Thursday, 26 April 2018

Review: Spell of Catastrophe

Spell of Catastrophe Spell of Catastrophe by Mayer Alan Brenner
My rating: 4 of 5 stars

It wasn't until I looked this up on Goodreads, partway through reading it, that I realized it had originally come out in the 1980s and had been reissued as an ebook. That made sense of the fact that there were weird glitches in some of the word spacing, while the overall copy editing (apart from the fairly common confusion of "discrete" with "discreet") was good, better than the cover would have led me to expect.

The story itself is well done, too. It's reminiscent of Fritz Leiber, Roger Zelazny, and somewhat of Jack Vance, mainly because of the precise diction of some of the characters, though fortunately they are not the alienated, amoral bastards that Vance writes. Instead, they are "vaguely disreputable" (the sobriquet of one of them), but mostly striving to do the right thing, even if they're not always completely sure what that is. One of them spends a couple of paragraphs musing about it. Lovable rogues, in other words, or at least laudable rogues. Chaotic good, if you want to talk D&D alignments.

There are three main characters, one of them (for narrative reasons which eventually become clear) a first-person narrator, and the other two observed in omniscient third person. The first is a noir-style detective, and the other two are a doctor (among other things) and a wizard whose life goal is to understand magic enough to undermine the gods. They start out separate and eventually come together; this is a difficult approach to pull off, because it risks the reader being jerked out of one story just as they're getting invested and dumped into another story that they don't yet care about. The author, for my money, manages it well.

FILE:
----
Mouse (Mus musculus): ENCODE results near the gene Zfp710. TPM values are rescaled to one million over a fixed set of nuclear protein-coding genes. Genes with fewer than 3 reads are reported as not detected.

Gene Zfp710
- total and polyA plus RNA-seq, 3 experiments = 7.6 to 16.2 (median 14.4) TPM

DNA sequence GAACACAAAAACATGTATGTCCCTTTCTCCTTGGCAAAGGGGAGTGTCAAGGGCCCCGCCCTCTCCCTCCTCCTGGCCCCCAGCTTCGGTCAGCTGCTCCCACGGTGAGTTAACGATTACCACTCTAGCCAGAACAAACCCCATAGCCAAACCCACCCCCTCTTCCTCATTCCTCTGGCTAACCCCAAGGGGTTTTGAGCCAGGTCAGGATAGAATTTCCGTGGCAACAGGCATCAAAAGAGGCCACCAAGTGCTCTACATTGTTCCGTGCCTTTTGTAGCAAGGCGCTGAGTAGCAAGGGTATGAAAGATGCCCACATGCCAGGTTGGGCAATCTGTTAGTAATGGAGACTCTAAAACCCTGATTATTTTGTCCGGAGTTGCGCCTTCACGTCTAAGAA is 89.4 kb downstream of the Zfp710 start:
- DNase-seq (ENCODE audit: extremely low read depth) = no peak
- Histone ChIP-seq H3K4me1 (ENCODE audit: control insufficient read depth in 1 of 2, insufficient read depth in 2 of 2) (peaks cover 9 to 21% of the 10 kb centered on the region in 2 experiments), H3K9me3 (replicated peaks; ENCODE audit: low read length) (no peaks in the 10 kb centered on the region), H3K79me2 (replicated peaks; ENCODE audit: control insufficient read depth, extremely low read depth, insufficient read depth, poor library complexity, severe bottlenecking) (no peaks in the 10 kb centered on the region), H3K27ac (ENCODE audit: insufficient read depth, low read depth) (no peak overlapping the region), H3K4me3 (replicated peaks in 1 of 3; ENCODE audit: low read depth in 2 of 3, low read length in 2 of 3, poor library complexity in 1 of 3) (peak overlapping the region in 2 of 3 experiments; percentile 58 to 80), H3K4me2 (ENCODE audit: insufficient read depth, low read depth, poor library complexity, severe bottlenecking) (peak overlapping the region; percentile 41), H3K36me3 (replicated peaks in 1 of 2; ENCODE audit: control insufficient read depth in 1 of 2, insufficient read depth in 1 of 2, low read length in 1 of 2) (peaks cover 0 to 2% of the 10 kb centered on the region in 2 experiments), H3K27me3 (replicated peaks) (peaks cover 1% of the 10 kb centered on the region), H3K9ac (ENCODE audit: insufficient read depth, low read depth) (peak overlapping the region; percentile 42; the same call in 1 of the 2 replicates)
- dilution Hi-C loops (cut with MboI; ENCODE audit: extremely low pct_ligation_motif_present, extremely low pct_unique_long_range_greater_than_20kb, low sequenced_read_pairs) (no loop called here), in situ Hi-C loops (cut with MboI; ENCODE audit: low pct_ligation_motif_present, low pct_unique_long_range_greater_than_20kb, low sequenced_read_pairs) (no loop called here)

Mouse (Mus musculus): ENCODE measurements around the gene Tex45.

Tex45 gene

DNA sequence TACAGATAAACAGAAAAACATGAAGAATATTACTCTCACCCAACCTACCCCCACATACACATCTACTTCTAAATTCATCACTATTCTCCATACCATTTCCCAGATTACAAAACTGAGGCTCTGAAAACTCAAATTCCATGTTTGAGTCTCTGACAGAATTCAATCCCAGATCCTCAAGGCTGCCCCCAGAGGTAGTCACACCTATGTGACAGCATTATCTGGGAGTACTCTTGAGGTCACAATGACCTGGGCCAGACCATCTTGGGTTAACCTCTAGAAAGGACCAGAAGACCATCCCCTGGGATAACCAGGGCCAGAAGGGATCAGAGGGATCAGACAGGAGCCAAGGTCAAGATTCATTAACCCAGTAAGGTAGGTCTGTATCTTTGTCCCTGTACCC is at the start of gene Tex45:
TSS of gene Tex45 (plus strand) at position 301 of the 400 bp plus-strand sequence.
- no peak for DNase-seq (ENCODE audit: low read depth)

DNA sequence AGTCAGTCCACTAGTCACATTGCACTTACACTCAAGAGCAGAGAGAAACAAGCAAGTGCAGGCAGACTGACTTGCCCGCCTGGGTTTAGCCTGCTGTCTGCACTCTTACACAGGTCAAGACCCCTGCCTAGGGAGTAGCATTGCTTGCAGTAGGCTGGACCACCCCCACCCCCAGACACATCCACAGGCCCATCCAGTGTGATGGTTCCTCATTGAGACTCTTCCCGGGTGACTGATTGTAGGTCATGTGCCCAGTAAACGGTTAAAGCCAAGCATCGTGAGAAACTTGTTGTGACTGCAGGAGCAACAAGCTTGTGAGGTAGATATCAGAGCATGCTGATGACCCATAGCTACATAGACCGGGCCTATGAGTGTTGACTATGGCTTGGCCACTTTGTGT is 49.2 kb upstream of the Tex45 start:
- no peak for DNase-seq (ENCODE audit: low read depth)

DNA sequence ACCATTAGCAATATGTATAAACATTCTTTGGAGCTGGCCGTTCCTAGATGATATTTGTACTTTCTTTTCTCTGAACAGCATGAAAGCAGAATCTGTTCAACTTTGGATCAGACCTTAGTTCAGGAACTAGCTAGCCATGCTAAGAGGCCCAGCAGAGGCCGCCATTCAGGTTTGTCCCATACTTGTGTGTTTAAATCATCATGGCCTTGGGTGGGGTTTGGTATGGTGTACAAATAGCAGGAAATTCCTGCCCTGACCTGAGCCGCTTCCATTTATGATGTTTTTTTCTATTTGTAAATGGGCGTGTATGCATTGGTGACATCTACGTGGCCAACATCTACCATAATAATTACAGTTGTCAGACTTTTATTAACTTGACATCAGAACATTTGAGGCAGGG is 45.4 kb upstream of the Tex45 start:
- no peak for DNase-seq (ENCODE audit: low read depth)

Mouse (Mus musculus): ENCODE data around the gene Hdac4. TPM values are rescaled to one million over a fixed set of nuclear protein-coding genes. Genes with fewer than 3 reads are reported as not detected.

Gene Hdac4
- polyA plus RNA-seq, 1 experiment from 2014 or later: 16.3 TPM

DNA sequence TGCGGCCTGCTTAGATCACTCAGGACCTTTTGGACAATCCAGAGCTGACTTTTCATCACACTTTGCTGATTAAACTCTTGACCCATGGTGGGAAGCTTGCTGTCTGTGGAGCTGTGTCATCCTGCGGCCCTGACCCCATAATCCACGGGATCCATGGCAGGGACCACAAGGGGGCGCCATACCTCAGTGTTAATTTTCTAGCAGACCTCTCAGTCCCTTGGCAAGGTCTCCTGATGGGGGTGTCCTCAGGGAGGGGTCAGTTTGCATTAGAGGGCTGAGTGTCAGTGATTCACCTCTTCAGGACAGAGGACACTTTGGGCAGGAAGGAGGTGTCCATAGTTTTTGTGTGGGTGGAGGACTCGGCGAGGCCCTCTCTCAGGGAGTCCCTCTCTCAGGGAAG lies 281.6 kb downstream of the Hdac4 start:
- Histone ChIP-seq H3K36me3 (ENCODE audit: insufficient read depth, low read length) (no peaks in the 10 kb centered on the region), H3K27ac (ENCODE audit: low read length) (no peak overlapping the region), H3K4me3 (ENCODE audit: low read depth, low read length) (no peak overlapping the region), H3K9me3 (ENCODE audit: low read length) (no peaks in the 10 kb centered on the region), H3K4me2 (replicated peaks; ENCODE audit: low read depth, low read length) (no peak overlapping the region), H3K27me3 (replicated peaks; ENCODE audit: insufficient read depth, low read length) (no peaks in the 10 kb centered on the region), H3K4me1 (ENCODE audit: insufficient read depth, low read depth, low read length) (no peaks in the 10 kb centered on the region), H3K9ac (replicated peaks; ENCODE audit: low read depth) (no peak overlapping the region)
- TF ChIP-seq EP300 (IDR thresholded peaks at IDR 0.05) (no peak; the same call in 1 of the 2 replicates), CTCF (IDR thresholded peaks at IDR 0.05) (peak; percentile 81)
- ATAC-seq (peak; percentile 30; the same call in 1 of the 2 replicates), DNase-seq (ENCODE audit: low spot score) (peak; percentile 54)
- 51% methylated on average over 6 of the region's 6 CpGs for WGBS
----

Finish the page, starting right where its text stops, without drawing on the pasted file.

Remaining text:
There are moments of wry humour, moments of high drama, and a good deal (perhaps in places a touch too much) of the magical equivalent of technobabble. Lots of things go boom and crash; there's quite a body count, though mostly in the background, and the characters register it as regrettable rather than just dismissing it as the way life is. It's capably done, and I enjoyed it.

I'd read the rest of the series, if they were priced a bit more attractively.

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